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Law Educator, Esq.
Law Educator, Esq., Attorney
Category: Legal
Satisfied Customers: 117359
Experience:  JA Mentor -Attorney Labor/employment, corporate, sports law, admiralty/maritime and civil rights law
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As successor trustee, I retained counsel to respond to a siblings

Customer Question

As successor trustee, I retained counsel to respond to a siblings lawsuit, the plaintiff is asking for an Accounting.
Subsequent to this occurring , the ST prepared the final taxes of the grantor. A return of $6000.00, federal tax return, for the STs own signature, was delivered to the home.
The plaintiff, when they found the check was delivered , went to the home and took the check.
The plaintiff, plaintiffs counsel, colluded with the STs counsel to have the plaintiff take the federal check from the home, give the check to her counsel, who then gave the check to the STs counsel. This all done on the sly. The ST, whose name the check bears, never signed the check.
The check was placed in a trust account separate form the STs trust account. The ST only saw the check for the first at mediation, still unsigned. When the ST asked his counsel, did he take the check, counsel answered, yes , he did take it.
The plaintiff, in the accounting case naming the ST, with the plaintiffs counsel consent and aid, snatches the Federal tax return check, then secretly gives the check to the STs alleged counsel.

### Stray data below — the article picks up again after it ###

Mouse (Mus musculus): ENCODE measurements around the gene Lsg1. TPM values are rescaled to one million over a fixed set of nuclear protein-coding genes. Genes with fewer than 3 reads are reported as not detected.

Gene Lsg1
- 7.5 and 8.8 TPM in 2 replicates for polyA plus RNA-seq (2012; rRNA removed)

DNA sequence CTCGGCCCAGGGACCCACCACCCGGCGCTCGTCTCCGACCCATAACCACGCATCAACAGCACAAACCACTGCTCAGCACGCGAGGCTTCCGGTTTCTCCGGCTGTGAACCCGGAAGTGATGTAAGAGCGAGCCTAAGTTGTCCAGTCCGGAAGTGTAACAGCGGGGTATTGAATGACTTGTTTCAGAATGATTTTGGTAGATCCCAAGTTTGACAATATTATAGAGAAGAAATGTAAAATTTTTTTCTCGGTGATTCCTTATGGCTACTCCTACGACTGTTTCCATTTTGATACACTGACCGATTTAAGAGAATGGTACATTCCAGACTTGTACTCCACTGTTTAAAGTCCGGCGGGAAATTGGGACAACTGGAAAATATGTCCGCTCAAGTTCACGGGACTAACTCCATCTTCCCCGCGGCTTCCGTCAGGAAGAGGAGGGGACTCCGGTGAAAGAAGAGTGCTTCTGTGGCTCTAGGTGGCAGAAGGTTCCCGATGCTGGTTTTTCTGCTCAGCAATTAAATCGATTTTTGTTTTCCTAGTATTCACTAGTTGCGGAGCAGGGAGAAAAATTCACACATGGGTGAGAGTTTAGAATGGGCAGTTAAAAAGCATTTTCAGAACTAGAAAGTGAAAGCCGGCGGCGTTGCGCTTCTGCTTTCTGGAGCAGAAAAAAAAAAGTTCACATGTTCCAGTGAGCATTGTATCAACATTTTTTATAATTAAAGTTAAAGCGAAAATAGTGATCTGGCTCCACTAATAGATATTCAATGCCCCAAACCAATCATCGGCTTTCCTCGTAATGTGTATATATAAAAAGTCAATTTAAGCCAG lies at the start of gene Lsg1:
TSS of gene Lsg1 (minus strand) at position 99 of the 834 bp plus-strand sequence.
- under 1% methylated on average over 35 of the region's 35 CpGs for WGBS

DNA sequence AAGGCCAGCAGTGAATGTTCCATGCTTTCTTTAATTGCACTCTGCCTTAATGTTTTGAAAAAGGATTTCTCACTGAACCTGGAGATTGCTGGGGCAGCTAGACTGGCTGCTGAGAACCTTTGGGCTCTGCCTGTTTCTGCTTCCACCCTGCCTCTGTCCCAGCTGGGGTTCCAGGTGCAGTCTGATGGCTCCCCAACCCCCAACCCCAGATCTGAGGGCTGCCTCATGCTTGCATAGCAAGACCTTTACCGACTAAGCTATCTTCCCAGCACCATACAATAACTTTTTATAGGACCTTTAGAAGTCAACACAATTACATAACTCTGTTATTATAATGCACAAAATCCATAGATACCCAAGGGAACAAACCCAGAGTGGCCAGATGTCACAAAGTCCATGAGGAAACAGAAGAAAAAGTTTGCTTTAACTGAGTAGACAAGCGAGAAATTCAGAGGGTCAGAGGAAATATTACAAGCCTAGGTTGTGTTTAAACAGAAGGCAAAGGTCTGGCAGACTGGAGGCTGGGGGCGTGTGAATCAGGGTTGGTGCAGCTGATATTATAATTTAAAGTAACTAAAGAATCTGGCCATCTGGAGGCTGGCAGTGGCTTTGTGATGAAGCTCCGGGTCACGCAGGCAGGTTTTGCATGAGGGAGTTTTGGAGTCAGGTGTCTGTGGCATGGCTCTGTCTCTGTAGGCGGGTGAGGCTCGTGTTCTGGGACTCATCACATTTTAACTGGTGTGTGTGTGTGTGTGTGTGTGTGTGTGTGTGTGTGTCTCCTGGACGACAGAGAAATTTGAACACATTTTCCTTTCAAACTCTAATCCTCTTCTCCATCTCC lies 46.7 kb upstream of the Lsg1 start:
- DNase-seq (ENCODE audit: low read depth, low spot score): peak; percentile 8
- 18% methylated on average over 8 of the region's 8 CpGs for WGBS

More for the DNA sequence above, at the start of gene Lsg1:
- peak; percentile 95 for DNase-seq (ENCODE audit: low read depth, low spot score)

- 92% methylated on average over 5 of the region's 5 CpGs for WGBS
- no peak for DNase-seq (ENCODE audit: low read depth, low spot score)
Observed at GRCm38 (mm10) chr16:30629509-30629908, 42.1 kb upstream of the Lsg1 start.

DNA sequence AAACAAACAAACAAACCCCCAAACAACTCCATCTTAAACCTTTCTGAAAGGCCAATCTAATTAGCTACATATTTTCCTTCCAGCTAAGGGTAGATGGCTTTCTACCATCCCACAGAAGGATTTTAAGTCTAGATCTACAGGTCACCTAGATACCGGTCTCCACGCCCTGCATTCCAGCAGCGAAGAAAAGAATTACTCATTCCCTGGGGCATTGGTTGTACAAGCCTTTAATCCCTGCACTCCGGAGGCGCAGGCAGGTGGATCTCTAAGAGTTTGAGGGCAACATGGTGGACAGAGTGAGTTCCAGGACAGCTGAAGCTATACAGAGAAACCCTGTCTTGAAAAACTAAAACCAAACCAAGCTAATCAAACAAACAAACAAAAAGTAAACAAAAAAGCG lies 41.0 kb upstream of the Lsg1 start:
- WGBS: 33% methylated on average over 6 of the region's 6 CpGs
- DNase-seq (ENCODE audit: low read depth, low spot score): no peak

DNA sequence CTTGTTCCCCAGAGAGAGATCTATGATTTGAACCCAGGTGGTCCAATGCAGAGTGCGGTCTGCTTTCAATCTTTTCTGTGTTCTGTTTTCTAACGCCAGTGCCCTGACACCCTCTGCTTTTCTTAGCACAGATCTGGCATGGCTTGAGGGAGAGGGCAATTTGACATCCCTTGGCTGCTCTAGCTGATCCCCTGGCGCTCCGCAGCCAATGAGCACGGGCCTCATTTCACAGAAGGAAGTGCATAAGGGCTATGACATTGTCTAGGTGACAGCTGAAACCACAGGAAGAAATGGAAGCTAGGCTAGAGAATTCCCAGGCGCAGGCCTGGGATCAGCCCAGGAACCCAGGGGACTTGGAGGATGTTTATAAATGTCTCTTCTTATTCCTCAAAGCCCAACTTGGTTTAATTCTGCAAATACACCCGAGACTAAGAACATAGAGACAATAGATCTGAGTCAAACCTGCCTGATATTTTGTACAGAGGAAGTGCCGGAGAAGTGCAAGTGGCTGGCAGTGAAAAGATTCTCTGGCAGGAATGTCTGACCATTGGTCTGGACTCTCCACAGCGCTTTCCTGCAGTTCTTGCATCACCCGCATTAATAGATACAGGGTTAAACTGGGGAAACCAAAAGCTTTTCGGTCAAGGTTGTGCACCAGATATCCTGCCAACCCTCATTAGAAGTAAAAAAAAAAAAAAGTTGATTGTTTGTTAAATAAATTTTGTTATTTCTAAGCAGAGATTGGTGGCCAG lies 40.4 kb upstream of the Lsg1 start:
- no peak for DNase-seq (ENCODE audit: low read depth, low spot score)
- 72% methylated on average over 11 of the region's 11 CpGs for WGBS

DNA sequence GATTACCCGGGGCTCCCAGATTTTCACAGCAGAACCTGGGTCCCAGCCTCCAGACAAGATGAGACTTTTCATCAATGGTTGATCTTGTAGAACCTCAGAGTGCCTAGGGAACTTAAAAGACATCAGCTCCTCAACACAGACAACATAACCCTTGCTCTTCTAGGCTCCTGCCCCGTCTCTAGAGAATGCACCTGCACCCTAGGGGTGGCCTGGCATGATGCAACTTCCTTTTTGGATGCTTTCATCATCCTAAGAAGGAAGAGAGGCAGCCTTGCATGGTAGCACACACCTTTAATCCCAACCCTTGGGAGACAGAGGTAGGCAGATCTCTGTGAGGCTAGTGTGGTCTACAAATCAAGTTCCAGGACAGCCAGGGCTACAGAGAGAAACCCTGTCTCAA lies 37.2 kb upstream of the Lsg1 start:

Is there a problem here. taking a federal check from the home of the ST, with the knowledge
then handing the check, unsigned, over to the STs own lawyer?
Submitted: 2 years ago.
Category: Legal
Customer: replied 2 years ago.
How do you determine if a conflict of interest exists between the trustees counsel, the plaintiff, and plaintiffs counsel.
The trustee's counsel has a hostile attitude towards his client.
Expert:  Law Educator, Esq. replied 2 years ago.
Thank you for your question. I look forward to working with you to provide you the information you are seeking for educational purposes only.
Did this plaintiff have any legal right to enter the home of the ST where the check was located? If not, then the Plaintiff committed burglary and/or trespassing. The check belonged to the estate and was to go to the estate account. Once the estate lawyer received the check, the attorney's duty is to the estate and as such depositing the check for the estate until the estate issues are settled was the proper action for the attorney to take.
So the problem here is the burglary/trespassing of the plaintiff into the ST home and that is up to the DA as to whether they will prosecute that if the ST files a police report for the burglary/trespassing.
As far as the attorney, it is not collusion for him to take the check given to him that is for the estate and deposit it in the estate accounts, that is what he should have done in his duty to protect the estate.
The ST should be looking at whether or not the attorney is acting on behalf of the estate NOT on behalf or in the interests of the ST, since that is his primary duty. If the attorney is not, then the ST can consider terminating the attorney and replacing him.